Research Topics

Publications on Unconventional monetary policies

There are 4 publications for Unconventional monetary policies.
  • Unconventional Monetary Policies and Central Bank Profits

    Working Paper No. 916 | October 2018
    Seigniorage as Fiscal Revenue in the Aftermath of the Global Financial Crisis
    This study investigates the evolution of central bank profits as fiscal revenue (or: seigniorage) before and in the aftermath of the global financial crisis of 2008–9, focusing on a select group of central banks—namely the Bank of England, the United States Federal Reserve System, the Bank of Japan, the Swiss National Bank, the European Central Bank, and the Eurosystem (specifically Deutsche Bundesbank, Banca d’Italia, and Banco de España)—and the impact of experimental monetary policies on central bank profits, profit distributions, and financial buffers, and the outlook for these measures going forward as monetary policies are seeing their gradual “normalization.”
    Seigniorage exposes the connections between currency issuance and public finances, and between monetary and fiscal policies. Central banks’ financial independence rests on seigniorage, and in normal times seigniorage largely derives from the note issue supplemented by “own” resources. Essentially, the central bank’s income-earning assets represent fiscal wealth, a national treasure hoard that supports its central banking functionality. This analysis sheds new light on the interdependencies between monetary and fiscal policies.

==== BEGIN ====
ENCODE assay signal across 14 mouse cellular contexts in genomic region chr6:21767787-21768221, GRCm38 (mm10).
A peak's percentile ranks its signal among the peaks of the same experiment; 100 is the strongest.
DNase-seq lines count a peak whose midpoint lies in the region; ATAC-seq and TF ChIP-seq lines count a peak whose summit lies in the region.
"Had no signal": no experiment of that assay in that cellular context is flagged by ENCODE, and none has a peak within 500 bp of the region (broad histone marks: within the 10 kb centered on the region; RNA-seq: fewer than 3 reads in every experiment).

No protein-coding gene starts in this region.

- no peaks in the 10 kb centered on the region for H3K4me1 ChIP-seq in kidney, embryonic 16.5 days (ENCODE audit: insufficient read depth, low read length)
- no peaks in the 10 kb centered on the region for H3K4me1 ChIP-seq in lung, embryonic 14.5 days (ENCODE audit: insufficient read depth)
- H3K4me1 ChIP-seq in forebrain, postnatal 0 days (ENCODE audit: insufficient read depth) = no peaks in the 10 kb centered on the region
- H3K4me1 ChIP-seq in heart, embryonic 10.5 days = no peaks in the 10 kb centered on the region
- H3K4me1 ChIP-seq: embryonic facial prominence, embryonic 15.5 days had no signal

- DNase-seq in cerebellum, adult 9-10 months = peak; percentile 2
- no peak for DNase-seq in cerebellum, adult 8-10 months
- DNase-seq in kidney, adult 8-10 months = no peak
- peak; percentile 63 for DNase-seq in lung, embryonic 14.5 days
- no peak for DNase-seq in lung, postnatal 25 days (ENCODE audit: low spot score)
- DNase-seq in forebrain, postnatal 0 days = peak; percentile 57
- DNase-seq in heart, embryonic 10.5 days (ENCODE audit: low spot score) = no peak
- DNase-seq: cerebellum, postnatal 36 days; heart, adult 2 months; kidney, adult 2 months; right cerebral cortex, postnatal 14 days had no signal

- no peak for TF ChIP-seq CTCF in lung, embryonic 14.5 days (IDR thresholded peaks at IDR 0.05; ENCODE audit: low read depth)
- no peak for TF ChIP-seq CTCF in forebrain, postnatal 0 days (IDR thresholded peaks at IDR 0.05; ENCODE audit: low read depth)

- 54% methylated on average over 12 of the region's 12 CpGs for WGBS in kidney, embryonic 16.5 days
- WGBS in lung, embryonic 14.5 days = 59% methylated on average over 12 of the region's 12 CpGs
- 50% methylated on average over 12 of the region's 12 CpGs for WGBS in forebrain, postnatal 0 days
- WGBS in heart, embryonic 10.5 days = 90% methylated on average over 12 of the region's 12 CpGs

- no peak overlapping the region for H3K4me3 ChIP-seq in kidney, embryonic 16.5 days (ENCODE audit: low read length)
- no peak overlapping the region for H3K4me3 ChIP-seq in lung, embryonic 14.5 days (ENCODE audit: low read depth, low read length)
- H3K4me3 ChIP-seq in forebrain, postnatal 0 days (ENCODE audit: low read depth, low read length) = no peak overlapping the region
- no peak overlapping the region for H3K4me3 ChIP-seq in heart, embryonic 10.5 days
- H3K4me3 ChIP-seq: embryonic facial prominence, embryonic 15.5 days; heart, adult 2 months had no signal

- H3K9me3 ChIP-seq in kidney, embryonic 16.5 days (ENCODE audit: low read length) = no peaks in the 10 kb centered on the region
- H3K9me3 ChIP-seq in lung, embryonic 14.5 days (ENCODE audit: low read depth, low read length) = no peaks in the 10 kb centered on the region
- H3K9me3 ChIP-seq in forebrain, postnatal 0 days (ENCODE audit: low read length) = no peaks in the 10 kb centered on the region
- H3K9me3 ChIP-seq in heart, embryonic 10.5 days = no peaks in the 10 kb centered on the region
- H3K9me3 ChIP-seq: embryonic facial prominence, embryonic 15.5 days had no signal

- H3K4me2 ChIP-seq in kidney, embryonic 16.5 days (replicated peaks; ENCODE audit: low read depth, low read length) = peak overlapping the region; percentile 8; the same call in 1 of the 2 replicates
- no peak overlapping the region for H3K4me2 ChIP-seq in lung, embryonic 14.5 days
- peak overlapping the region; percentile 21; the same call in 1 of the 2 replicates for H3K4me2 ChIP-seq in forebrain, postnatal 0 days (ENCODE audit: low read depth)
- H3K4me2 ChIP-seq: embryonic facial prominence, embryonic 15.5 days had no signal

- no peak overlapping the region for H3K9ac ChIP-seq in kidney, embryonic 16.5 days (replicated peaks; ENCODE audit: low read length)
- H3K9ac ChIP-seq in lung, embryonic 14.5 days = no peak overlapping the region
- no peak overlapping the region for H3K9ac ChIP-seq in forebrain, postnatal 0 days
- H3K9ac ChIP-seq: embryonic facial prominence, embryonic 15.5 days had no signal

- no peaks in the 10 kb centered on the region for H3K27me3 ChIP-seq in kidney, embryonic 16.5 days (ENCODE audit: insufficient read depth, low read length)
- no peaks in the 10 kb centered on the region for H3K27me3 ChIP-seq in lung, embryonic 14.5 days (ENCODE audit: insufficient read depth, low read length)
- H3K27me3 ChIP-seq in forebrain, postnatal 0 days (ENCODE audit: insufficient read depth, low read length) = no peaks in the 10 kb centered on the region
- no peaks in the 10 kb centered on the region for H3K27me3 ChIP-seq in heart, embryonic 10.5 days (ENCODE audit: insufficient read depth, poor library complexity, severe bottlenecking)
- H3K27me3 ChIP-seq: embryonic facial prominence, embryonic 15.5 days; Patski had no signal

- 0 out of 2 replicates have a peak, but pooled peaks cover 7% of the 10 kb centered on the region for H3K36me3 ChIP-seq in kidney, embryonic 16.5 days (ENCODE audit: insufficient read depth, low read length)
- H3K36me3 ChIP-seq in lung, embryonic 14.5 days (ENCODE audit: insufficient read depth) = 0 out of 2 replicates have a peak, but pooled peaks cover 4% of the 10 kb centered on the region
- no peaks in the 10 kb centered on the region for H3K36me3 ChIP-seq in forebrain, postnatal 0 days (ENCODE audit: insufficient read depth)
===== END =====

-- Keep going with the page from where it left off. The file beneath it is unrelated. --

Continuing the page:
Just as the size and composition of central bank balance sheets experienced huge changes in the context of experimental monetary policies, this study’s findings also indicate significant changes regarding central banks’ profits, profit distributions, and financial buffers in the aftermath of the crisis, with considerable cross-country variation.

  • Why Raising Rates May Speed the Recovery

    Policy Note 2014/6 | December 2014
    Criticisms of the Federal Reserve’s “unconventional” monetary policy response to the Great Recession have been of two types. On the one hand, the tripling in the size of the Fed’s balance sheet has led to forecasts of rampant inflation in the belief that the massive increase in excess reserves might be spent on goods and services. And even worse, this would represent an attempt by government to inflate away its high levels of debt created to support the solvency of financial institutions after the September 2008 collapse of asset prices. On the other hand, it is argued that the near-zero short-term interest rate policy and measures to flatten the yield curve (quantitative easing plus "Operation Twist") distort the allocation and pricing in the credit and capital markets and will underwrite another asset price bubble, even as deflation prevails in product markets.   Both lines of criticism have led to calls for a return to a more conventional policy stance, and yet there is widespread agreement that this would have a negative impact on the economy, at least in the short-term. However, since the analyses behind both lines of criticism are mistaken, it is probable that the analyses of the impact of the risks of return to more normal policies are also in error.